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Monday, September 20, 2021

[TIFF Review] ‘Silent Night’ Hides Grim Tragedy Within Awkward Christmas Comedy

For the most part, writer/director Camille Griffin’s feature debut, Silent Night, plays like many comedies set around holiday gatherings. It features typical awkwardness that comes from a large makeshift family coming together during one of the most stressful times of the year, attempting to cast aside grudges, secrets, or bad manners for the sake of yuletide cheer. But it becomes clear there’s something quite sinister bubbling beneath the surface of forced merriment, and Griffin’s debut slowly evolves into a harrowing horror story rife with tragedy.

Nell (Keira Knightley) and Simon (Matthew Goode) fuss over the final details of holiday prep at their luxe countryside manor, rushing to make sure all accommodations are covered for their arriving guests. Meanwhile, their children Art (Roman Griffin Davis) and twins Thomas (Gilby Griffin Davis) and Hardy (Hardy Griffin Davis) test out the holiday gift of getting to swear as much as they want without punishment. A slow assembly of guests comes in the arrival of selfish Sandra (Annabelle Wallis), with husband and child in tow, outspoken Bella (Lucy Punch) and her partner, Alex (Kirby Howell-Baptiste), and pal James (Ṣọpẹ́ Dìrísù) with his much younger girlfriend, Sophie (Lily-Rose Depp). There’s more than enough gossip and tension among this bunch to distract from initially subtle clues that grow so loud that it can’t be ignored; this gathering is less about Christmas than it is something far more insidious and cynical.

Griffin dangles the full scope of the truth out of reach for as long as possible. It allows her characters to revel in the festivities for as long as possible. Sure, the children seem especially unruly, and Art’s environmental consciousness often escalates into angry outbursts. Sandra’s behavior grows increasingly self-centered, to the point of asking the group which one ever desired her sexually before or proudly showing off expensive shoes she chose over her daughter’s education, a choice met with resentment. Never mind that the weather doesn’t quite fit the holiday season outside. But the consensus quickly forgives any tensions, weirdness, or outbursts to embrace the joy and keep that prosecco flowing. They unanimously and without word forge through to maintain the special occasion. It’s more than the idiosyncrasies of the privileged.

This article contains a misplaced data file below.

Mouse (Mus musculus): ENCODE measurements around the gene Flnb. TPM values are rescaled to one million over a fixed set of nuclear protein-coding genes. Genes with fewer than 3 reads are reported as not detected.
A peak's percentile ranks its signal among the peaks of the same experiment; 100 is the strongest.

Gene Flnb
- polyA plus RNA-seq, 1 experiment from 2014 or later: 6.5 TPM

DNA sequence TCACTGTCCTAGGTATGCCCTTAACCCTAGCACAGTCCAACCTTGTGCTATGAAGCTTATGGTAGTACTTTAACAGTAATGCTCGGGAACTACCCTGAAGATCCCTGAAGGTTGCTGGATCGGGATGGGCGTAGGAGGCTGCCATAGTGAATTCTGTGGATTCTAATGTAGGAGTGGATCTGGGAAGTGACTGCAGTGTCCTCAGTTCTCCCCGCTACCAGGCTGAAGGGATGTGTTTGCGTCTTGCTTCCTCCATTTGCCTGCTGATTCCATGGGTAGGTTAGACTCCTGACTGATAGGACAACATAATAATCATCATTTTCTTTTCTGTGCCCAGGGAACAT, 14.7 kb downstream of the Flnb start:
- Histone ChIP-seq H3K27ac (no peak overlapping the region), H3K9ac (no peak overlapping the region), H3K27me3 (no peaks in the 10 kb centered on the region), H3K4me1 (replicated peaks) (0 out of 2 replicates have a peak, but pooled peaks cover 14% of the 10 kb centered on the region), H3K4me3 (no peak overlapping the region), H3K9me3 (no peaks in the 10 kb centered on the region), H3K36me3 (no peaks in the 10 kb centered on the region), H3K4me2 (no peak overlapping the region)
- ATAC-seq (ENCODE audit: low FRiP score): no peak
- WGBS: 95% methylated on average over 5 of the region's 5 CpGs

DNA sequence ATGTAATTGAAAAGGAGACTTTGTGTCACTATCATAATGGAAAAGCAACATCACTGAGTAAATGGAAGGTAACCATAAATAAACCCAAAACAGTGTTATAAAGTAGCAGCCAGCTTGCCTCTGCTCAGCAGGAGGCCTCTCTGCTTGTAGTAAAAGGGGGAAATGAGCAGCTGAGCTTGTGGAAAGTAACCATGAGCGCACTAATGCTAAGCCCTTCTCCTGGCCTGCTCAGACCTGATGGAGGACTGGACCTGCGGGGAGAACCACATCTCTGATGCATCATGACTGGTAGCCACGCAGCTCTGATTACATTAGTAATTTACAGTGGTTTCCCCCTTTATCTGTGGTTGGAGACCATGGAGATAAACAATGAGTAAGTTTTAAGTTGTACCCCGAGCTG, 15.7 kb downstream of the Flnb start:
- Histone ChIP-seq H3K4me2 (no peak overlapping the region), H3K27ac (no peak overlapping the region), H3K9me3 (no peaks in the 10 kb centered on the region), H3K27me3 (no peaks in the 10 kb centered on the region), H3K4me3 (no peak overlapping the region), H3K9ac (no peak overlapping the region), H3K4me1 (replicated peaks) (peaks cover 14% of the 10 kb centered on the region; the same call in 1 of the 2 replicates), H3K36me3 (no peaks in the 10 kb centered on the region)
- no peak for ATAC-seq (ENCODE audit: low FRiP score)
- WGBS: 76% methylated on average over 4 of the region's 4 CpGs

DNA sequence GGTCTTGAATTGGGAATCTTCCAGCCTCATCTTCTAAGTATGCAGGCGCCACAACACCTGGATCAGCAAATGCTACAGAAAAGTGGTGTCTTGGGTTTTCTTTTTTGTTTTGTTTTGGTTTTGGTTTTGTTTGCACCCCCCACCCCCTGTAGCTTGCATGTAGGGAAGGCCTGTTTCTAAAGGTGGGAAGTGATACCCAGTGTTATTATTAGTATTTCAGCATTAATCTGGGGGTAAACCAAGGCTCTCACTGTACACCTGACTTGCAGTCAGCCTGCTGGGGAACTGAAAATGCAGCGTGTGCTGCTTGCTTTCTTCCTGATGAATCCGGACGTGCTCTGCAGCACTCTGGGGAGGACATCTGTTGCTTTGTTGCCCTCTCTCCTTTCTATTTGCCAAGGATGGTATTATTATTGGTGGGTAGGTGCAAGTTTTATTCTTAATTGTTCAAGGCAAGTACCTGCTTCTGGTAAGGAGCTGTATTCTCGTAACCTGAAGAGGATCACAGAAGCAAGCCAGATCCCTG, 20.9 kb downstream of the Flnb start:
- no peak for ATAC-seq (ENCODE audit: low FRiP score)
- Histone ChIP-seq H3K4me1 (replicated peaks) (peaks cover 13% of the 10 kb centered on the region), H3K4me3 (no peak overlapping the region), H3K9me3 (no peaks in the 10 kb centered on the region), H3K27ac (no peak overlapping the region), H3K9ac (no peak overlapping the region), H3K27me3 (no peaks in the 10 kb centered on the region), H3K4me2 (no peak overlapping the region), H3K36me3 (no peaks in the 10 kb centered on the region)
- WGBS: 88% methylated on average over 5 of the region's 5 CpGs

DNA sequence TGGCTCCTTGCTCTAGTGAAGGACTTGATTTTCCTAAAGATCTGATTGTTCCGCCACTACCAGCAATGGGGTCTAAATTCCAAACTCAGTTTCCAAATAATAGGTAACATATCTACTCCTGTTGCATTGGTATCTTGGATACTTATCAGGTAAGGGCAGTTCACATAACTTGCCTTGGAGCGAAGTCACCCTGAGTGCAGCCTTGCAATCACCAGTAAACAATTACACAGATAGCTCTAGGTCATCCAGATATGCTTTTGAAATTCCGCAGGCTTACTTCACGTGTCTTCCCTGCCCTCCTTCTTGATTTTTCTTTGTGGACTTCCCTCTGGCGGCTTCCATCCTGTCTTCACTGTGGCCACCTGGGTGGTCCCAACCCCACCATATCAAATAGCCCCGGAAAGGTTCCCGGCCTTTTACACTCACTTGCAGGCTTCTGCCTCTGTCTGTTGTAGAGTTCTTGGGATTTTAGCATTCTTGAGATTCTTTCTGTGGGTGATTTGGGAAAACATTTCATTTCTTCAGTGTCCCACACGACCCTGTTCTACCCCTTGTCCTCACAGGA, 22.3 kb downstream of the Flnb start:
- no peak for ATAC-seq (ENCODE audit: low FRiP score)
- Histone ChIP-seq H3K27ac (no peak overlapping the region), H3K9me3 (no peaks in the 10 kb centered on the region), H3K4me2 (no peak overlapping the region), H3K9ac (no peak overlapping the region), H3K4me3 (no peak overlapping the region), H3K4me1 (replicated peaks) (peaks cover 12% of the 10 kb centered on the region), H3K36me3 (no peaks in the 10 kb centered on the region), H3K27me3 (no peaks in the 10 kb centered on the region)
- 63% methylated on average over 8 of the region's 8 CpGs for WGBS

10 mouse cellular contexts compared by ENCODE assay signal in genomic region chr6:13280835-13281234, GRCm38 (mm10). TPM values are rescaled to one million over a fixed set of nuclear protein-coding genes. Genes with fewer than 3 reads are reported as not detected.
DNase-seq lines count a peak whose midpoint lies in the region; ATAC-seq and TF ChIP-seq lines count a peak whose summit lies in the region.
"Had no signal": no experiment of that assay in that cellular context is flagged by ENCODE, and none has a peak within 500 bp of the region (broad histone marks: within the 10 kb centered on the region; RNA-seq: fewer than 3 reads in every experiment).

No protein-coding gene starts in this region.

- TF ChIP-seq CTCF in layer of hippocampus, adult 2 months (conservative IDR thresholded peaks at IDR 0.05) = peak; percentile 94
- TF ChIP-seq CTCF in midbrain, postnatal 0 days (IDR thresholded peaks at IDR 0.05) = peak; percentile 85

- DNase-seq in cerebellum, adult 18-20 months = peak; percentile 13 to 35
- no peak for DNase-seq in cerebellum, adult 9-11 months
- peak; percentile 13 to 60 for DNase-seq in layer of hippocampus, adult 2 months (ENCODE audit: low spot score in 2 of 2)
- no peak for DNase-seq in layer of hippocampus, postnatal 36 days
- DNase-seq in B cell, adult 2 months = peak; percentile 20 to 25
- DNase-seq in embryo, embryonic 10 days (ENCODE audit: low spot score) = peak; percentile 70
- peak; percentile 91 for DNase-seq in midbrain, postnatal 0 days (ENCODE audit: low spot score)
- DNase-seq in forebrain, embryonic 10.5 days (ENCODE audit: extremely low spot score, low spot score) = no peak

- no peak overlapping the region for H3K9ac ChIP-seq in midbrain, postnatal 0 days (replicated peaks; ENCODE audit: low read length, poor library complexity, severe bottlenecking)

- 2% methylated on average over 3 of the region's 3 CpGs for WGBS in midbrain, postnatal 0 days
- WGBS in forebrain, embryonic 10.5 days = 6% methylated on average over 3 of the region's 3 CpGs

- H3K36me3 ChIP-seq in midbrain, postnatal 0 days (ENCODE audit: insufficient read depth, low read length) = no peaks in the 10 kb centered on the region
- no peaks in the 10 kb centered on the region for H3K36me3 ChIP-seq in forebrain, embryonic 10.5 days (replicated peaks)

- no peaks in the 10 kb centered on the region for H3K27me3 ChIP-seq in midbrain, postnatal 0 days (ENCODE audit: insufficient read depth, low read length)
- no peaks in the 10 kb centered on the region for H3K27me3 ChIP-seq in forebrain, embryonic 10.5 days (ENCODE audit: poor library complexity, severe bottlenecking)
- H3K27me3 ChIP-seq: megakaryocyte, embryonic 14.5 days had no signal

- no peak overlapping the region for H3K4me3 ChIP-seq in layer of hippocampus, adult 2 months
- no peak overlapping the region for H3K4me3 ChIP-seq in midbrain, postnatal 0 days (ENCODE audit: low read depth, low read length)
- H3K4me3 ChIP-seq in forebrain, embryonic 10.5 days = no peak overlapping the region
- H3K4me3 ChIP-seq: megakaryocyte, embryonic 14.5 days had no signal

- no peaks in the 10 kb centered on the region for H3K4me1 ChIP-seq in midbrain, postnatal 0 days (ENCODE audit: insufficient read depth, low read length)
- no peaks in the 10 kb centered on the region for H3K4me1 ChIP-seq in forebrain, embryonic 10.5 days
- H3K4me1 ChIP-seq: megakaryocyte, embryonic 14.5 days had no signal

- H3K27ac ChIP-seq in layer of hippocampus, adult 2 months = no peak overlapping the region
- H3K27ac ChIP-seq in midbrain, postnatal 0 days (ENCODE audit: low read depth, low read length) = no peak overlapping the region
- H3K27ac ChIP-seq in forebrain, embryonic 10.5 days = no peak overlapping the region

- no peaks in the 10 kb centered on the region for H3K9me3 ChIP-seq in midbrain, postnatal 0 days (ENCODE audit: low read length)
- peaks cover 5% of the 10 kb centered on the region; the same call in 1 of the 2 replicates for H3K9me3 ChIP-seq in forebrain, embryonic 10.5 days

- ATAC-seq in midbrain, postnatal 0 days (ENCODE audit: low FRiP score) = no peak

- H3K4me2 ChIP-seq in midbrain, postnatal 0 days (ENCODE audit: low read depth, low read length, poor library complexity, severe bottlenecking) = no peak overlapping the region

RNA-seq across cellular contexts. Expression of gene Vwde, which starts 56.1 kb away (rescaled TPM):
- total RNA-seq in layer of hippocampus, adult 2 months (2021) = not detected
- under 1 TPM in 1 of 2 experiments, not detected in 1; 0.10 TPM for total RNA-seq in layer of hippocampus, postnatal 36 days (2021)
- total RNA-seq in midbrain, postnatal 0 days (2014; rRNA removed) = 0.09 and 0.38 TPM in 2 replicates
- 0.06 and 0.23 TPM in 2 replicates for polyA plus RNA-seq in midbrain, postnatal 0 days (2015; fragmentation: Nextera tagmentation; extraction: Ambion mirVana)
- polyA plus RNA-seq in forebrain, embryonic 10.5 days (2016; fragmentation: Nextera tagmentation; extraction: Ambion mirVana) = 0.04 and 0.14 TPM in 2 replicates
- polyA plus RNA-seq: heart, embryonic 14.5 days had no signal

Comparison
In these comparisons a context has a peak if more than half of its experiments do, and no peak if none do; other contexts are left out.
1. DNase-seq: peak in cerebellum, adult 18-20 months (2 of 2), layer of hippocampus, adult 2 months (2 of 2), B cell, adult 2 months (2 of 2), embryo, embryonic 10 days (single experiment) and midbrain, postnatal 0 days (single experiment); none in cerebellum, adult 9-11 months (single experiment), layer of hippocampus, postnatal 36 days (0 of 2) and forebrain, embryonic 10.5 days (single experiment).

Because this ensemble cast effectively nails the humor, it’s easy to overlook the signs that something is amiss. Knightley and Goode nail the charming but frazzled hosts and parents of three. Punch steals every comedic moment handed to her, and Howell-Baptiste earns plenty of laughs as the put upon girlfriend trying to navigate the rocky waters of this social setting. Davis, through innocent curiosity, works as the catalyst to the grim finale.

One cozy holiday evening unravels into something far more horrifying and unexpected. And it gets bleak. When the comedy seems to spin its wheels and stall, Griffin sucker punches her audience the moment she pulls back the curtain, recontextualizing everything that came before. Understandable cowardice and existential dread underscore Silent Night and bring as many laughs as it does gasps. Still, Griffin’s breezy and easily accessible approach means that glaring questions of responsibility only truly settle in once the shock has worn off. Yet despite the tragedy that ensues, something is comforting about how Griffin uses pitch-black humor to relay her morality tale. A tenderness keeps the tragedy from swallowing this narrative whole and a light that counters the heavily flawed but endearing characters. That’s important because Griffin also isn’t afraid to get unflinchingly blunt and brutal.

Silent Night will release in theaters and exclusively on AMC+ this December.



source https://bloody-disgusting.com/reviews/3683574/tiff-review-silent-night-hides-grim-tragedy-within-awkward-christmas-comedy/

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